Tuesday, January 17, 2012 at 6:10pm

I'm of the opinion that writing lyrics shouldn't be easy. It should be labor of love to find the exact words that perfectly express the sentiment being communicated. The quality of a person's lyrics reflects the depth of their knowledge, insight, and experience. Though I view these as my limitations when I write, I can at least take credit for what I regard as my better lyrical moments because there's no denying that those lyrics -- they came from me.

This is in stark contrast to my relationship to music.

While some people write music foremost with their conscious minds, others produce music using their intuition. For me, the intuition comes first, and consequently the music feels like it comes from outside of me. Some of the music that comes to me is incredibly simple and some of it is complex, but all of the music, whatever its nature, comes without me having to seek it out. If my conscious mind gets involved in the music-making at all, it is an afterthought in the vain pursuit of intellectual prowess.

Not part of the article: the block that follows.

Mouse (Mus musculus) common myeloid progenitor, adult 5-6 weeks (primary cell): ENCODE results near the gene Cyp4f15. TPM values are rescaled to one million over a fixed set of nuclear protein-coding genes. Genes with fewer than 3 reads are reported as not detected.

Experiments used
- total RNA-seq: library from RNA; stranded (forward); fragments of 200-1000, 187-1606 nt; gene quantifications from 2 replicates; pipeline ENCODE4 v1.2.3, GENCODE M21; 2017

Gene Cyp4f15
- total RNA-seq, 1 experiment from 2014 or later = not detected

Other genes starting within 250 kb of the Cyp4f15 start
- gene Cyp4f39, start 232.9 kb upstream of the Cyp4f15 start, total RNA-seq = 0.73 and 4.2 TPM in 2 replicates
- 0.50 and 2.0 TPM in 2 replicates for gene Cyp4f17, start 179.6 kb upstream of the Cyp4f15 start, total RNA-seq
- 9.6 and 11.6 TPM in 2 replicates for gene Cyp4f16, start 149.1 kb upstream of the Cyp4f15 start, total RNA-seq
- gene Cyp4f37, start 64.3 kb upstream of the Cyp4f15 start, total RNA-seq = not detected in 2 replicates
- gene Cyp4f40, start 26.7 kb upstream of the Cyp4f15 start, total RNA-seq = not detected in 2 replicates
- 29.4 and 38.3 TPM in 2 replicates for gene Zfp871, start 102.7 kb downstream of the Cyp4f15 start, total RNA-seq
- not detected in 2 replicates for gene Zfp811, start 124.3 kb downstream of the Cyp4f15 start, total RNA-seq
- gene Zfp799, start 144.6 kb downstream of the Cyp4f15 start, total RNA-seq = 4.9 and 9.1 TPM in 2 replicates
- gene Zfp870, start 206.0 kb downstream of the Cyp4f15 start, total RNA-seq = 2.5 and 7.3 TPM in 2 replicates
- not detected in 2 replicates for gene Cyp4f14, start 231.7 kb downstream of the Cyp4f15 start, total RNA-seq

Often I feel ashamed about not being more methodical and intellectual when composing music.

Other times I feel as if my musical process is magical, as if I'm channeling music into the world from some great divine source. I know many Intuitives have felt this way. The human mind is such an amazing mystery, even to its owners.

Given the different ways I approach lyrics and music, I guess it should serve as no surprise that my lyric-free compositions are those which strike me as the most powerful. When a melody communicates a sentiment that seems far too universal than to belong to just one story, I know my lyrical contribution would only weaken the message.

Yesterday I sent my sister a song I composed. She's due to have her first child this Saturday, and the melody came to me when I thought about my nephew's birth and the miracle of life. No lyrics, of course. Some things are just too big for words.

Listen to "Chase Mountain Lullaby."